Sandrine walked briskly down platform 3 of Paddington Station. She was not in a great mood. The flight from France had been delayed twice and they ended up squashed in the middle seats of the plane. For the wraith, this meant wrapping herself in an enormous coat, to avoid accidentally touching another passenger. Then, after an uncomfortable overnight stay in a London bed and breakfast, they set off for Wales. This was their second train journey of the day.
Behind her, Elodie was having to stride at some speed to keep up. "I don't want to get on if this one's full," she announced.
"Can't you wear that coat again?"
An unkempt commuter plodded past them, noisily chewing gum. Sandrine noted his appearance the yellow hoodie, the impossibly heavy rucksack slung over one shoulder, making him look like some bizarre human/camel hybrid.
"I wouldn't complain if I were you," Sandrine said. "This is the easiest way of getting from London to Abergavenny, unless you're offering to pay for a taxi. Besides, if it's crowded, nobody's going to overhear us, are they?"
"Yes, but you may end up squashed against the window with somebody's elbow in your ear," Elodie countered.
Their train arrived twenty minutes late. The delays were beginning to seriously annoy Sandrine. This wouldn't have happened in France. The two of them boarded and shimmied along the train, finally settling on a spot that seated four. An old woman took up one of the window seats and appeared to be asleep.
Sandrine settled beside the woman and began taking out a book and some sandwiches. Elodie took the second window seat across from the sleeping passenger.
"Have you ever been to England before?" Sandrine asked.
"Once or twice. Yourself?"
Sandrine nodded. "My parents took us camping in Devon when I was fourteen. During the day we walked around the city centre and along the beaches in Woolacombe. I visited England once or twice after that, but those were hardly good experiences."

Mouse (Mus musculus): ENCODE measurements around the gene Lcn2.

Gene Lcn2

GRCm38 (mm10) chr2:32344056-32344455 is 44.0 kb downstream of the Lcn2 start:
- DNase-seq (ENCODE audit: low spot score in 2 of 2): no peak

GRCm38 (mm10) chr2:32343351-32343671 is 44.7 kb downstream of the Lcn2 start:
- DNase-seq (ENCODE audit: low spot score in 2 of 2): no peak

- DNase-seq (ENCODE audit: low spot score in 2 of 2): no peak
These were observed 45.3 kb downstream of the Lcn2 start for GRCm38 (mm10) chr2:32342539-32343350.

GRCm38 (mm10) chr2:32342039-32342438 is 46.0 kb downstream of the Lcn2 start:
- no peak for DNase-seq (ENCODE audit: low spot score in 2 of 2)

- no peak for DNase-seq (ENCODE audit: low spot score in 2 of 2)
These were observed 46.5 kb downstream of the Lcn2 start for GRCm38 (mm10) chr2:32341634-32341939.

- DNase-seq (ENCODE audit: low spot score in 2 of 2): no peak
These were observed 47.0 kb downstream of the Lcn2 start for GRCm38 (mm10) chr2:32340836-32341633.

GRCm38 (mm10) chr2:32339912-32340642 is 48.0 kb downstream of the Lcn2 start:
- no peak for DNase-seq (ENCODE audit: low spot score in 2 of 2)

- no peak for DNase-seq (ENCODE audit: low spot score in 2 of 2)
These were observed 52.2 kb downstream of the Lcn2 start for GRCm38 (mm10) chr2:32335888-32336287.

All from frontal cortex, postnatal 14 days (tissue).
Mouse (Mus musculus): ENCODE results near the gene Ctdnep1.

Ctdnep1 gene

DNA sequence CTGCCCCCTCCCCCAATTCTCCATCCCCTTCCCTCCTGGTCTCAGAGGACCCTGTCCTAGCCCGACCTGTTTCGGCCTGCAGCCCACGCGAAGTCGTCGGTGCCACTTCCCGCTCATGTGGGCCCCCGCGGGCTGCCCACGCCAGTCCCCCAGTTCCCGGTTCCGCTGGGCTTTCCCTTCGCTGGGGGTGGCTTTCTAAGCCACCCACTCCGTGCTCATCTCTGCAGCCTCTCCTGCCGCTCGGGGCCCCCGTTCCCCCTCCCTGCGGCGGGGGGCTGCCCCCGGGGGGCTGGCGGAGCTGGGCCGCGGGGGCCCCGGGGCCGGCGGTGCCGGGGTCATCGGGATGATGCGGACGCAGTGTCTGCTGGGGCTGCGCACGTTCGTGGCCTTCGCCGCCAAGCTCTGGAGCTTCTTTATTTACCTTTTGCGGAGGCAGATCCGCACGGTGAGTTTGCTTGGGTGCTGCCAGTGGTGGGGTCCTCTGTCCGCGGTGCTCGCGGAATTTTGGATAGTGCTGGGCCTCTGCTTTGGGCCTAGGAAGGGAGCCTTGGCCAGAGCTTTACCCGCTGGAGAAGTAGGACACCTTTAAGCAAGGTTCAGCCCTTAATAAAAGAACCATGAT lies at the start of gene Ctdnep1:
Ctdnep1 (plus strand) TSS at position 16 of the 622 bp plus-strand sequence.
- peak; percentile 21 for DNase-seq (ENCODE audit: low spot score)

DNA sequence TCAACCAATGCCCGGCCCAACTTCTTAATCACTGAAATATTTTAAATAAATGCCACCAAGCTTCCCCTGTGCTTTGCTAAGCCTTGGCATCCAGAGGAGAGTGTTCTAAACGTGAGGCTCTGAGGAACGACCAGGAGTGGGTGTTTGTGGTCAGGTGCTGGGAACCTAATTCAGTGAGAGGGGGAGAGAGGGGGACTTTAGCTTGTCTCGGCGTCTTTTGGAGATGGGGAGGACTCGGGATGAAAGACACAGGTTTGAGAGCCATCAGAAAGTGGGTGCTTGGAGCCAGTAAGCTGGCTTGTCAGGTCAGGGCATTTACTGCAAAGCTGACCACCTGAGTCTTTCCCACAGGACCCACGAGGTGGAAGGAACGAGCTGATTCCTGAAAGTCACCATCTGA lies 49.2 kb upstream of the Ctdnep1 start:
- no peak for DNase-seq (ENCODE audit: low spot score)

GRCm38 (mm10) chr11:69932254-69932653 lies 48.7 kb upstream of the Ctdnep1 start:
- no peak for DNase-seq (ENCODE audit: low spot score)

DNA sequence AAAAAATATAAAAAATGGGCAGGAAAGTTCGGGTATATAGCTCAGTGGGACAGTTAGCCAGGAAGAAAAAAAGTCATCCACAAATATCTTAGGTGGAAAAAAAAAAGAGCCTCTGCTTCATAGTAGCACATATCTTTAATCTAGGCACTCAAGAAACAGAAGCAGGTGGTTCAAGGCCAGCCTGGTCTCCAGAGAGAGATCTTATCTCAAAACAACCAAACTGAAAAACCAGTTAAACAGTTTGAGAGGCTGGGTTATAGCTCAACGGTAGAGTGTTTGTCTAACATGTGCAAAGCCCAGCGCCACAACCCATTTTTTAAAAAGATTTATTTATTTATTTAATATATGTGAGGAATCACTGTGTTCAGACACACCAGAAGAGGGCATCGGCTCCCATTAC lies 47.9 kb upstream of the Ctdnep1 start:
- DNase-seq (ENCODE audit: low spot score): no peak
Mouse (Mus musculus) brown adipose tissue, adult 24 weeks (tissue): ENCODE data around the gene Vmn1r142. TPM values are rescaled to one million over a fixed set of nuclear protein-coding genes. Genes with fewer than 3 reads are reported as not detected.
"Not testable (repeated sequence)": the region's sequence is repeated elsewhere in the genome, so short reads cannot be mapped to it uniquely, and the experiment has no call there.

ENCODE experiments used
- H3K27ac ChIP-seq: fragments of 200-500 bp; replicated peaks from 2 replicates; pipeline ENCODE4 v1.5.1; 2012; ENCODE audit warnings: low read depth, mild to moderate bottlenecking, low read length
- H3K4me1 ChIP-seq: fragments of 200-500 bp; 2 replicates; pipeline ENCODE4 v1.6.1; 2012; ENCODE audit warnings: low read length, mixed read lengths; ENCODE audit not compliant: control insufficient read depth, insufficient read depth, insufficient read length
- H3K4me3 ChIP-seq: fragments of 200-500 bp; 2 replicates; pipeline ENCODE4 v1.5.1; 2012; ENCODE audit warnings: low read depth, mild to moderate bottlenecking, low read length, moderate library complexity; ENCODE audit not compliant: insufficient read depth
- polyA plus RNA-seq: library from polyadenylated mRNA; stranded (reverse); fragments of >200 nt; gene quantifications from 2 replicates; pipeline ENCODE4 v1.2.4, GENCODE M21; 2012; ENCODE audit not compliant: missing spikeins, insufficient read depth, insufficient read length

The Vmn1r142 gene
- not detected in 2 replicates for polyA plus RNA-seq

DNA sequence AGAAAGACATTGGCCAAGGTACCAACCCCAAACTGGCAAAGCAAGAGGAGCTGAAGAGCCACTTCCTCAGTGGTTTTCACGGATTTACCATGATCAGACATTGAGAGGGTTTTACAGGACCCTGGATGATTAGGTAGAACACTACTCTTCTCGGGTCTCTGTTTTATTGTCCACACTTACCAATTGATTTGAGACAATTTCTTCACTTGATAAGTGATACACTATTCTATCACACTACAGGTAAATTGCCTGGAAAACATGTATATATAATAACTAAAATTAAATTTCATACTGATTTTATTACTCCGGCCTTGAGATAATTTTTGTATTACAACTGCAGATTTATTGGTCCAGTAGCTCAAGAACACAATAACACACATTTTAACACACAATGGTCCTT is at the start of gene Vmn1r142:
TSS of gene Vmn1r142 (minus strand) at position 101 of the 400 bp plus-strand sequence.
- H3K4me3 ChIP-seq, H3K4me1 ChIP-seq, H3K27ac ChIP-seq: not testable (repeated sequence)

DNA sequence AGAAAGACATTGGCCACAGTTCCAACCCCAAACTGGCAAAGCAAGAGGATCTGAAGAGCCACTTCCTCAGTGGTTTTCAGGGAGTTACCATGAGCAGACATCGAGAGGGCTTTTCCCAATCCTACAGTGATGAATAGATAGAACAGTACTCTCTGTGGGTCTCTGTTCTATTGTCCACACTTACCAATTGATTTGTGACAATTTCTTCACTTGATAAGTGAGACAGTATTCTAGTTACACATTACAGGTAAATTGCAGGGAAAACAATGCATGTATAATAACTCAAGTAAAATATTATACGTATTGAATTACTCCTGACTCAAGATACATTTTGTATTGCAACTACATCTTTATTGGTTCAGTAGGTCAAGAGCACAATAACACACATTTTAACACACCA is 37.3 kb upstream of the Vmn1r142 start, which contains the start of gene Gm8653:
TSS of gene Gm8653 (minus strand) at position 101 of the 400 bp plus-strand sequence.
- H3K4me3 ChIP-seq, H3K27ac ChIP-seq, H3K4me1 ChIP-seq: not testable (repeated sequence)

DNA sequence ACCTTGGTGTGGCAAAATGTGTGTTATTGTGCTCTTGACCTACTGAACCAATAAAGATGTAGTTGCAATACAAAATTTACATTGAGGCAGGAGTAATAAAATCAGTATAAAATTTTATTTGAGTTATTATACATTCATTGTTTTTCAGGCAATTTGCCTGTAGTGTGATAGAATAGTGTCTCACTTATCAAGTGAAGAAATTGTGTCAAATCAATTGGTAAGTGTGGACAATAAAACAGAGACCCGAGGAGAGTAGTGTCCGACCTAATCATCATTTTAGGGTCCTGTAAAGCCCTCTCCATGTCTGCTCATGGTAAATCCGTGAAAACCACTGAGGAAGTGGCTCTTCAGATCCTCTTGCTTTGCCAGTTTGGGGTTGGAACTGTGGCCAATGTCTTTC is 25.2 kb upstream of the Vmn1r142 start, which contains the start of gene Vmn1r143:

She half expected Elodie to comment, but she merely gazed out of the window.
The wraith wasn't very interested in talking, Sandrine had noticed. All they seemed to talk about was practical things like how to get the Book of Truth. The mind of a wraith seemed to be permanently fixed on matters of logical importance.
Another of the things Sandrine picked up on was that Elodie had no hobbies. Nothing gave her joy - not watching TV, not reading, not painting her toenails. At the hotel, she just sat on the bed, reciting sentences in Mandarin. All she seemed to be interested in was gathering more skills.
Maybe, Sandrine considered, maybe the only thing a wraith was interested in was survival. Not that survival was a problem for Elodie, not with so many weapons at her disposal. In fact, with something like a tactile drain, Elodie was like a weapon herself.
"By the way," Sandrine mentioned, "I was going to thank you for finding us this information broker. He got back to me this morning to say he was chasing Paul Newfield, who apparently bought a book from the internet with the title 'The Book of Truth'. Whether it's the one we're after, he's still unsure, but it's a start."
"So are we still proceeding to Wales?" asked the wraith.
"That would probably be best. We have conclusive evidence that that was the last known whereabouts of the Book. I thought we might start with their Consortium of Silencers. Doubtless they know where it is... if they haven't claimed it as their own," Sandrine added bitterly.
Sandrine's phone buzzed. Four new messages from Andrew. She cleared them from her inbox without reading them.
"Tell me more about what Carbin has found."
"Well, Paul Newfield is supposed to have bought the Book off the internet before passing it on or hiding it. Now he's missing dead, probably so Chris is snooping round for clues."
"Do you think Newfield is dead?" Elodie said.
Sandrine couldn't help but notice that the wraith's eyes were turning red. She'd read about this the change in eye colour was supposedly an indication of an urge to kill although Elodie was very good at suppressing it.
"Er, probably," answered Sandrine, still fixated on the eyes. "I think people are willing to kill for the Book of Truth. I would be. But then again, that's why I have you. Talking of which, you're looking rather... distracted."
Elodie's eyes flashed. "You noticed."
"Why don't you take her?" Sandrine proposed, pointing at the sleeping woman. "She's old. Nobody'll ask too many questions."
So the wraith shrugged and, much to Sandrine's delight, reached across to clasp the woman's hand. The woman gasped awake, clenched her teeth and then slumped forward. Slowly a purplish hue began to spread in the hand Elodie had grabbed.
Sandrine couldn't help but smile in amazement. "It works that fast?"
"That is fascinating."
Elodie shrugged at her again, picking up one of the sandwiches Sandrine had prepared. "What kind of cheese is this again?"